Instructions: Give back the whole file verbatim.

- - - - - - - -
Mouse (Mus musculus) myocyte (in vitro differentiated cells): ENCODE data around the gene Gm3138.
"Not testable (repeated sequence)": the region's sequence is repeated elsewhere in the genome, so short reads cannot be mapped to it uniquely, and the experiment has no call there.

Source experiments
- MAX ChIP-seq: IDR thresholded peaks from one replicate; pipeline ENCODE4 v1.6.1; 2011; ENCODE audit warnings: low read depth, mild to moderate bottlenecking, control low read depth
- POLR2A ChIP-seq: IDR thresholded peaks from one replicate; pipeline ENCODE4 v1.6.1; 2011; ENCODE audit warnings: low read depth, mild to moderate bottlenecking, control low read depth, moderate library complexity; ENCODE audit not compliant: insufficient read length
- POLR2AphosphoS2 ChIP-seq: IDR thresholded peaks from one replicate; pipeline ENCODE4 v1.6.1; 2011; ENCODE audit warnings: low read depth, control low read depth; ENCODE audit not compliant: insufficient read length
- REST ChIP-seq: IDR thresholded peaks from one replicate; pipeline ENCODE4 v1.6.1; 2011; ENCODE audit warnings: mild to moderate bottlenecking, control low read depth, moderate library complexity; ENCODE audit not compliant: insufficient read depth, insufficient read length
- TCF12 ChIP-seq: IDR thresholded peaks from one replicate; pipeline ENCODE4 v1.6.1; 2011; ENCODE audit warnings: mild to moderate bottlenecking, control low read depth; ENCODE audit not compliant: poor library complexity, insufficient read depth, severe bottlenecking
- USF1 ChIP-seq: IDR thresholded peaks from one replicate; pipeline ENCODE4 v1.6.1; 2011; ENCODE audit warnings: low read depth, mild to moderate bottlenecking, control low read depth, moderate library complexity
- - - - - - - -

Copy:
Mouse (Mus musculus) myocyte (in vitro differentiated cells): ENCODE data around the gene Gm3138.
"Not testable (repeated sequence)": the region's sequence is repeated elsewhere in the genome, so short reads cannot be mapped to it uniquely, and the experiment has no call there.

Source experiments
- MAX ChIP-seq: IDR thresholded peaks from one replicate; pipeline ENCODE4 v1.6.1; 2011; ENCODE audit warnings: low read depth, mild to moderate bottlenecking, control low read depth
- POLR2A ChIP-seq: IDR thresholded peaks from one replicate; pipeline ENCODE4 v1.6.1; 2011; ENCODE audit warnings: low read depth, mild to moderate bottlenecking, control low read depth, moderate library complexity; ENCODE audit not compliant: insufficient read length
- POLR2AphosphoS2 ChIP-seq: IDR thresholded peaks from one replicate; pipeline ENCODE4 v1.6.1; 2011; ENCODE audit warnings: low read depth, control low read depth; ENCODE audit not compliant: insufficient read length
- REST ChIP-seq: IDR thresholded peaks from one replicate; pipeline ENCODE4 v1.6.1; 2011; ENCODE audit warnings: mild to moderate bottlenecking, control low read depth, moderate library complexity; ENCODE audit not compliant: insufficient read depth, insufficient read length
- TCF12 ChIP-seq: IDR thresholded peaks from one replicate; pipeline ENCODE4 v1.6.1; 2011; ENCODE audit warnings: mild to moderate bottlenecking, control low read depth; ENCODE audit not compliant: poor library complexity, insufficient read depth, severe bottlenecking
- USF1 ChIP-seq: IDR thresholded peaks from one replicate; pipeline ENCODE4 v1.6.1; 2011; ENCODE audit warnings: low read depth, mild to moderate bottlenecking, control low read depth, moderate library complexity